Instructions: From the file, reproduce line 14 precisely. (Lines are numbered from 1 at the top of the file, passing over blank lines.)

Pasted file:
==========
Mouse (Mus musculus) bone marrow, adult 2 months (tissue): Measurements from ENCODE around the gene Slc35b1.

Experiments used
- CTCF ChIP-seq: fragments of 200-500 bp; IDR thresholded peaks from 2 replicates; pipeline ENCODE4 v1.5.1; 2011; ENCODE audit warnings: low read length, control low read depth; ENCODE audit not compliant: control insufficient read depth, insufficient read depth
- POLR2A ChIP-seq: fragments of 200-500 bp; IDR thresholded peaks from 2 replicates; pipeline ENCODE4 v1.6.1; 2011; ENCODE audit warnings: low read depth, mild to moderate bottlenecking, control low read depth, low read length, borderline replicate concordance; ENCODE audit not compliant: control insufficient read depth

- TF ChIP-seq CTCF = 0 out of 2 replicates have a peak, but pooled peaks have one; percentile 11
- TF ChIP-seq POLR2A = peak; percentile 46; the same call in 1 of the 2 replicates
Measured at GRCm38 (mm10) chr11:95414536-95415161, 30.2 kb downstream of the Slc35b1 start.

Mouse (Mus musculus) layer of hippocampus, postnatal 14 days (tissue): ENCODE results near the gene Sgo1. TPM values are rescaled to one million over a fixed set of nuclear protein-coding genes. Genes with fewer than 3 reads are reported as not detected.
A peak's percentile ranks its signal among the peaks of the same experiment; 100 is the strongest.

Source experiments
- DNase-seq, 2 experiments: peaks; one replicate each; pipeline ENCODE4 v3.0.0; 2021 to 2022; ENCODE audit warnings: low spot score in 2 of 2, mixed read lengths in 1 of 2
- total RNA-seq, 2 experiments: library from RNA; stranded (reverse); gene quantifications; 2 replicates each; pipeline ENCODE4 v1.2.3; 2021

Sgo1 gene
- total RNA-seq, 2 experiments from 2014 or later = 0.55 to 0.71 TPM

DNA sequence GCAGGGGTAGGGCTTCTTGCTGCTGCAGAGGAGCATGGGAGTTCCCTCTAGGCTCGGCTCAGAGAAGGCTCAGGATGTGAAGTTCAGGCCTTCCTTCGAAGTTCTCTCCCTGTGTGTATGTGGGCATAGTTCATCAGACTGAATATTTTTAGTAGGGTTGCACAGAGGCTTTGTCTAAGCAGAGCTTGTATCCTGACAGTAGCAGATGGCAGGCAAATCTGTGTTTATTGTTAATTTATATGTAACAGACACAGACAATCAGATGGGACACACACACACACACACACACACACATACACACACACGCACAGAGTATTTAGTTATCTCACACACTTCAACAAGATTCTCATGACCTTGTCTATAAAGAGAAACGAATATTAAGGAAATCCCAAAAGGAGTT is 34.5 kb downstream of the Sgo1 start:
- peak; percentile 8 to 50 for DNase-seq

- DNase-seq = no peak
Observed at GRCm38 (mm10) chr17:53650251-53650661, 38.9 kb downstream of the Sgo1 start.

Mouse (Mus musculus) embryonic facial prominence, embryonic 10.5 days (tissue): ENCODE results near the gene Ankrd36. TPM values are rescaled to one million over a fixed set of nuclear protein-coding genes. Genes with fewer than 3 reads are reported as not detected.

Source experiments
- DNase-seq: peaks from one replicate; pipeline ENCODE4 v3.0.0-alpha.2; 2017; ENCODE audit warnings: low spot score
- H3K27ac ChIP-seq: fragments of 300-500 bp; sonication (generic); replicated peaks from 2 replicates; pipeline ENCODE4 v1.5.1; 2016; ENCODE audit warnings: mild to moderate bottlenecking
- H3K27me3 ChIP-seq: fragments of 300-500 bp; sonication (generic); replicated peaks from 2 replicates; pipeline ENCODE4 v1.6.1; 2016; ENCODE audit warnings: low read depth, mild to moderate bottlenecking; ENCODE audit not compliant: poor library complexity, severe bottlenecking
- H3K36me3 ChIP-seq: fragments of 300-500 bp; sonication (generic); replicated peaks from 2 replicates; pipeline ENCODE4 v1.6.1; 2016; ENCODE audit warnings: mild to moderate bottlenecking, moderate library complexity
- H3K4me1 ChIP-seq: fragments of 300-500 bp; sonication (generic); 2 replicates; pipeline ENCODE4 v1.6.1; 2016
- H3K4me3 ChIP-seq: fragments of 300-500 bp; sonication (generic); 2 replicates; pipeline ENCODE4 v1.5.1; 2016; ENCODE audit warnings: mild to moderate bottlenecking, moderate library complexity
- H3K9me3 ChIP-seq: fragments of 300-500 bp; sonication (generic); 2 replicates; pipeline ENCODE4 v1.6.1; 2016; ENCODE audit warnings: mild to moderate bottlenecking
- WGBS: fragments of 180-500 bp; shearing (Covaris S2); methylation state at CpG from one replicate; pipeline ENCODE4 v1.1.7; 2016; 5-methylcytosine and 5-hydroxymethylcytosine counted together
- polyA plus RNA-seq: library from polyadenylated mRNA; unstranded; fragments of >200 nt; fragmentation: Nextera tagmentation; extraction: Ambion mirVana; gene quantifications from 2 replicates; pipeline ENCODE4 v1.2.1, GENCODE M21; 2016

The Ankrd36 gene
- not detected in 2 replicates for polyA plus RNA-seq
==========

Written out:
- total RNA-seq, 2 experiments from 2014 or later = 0.55 to 0.71 TPM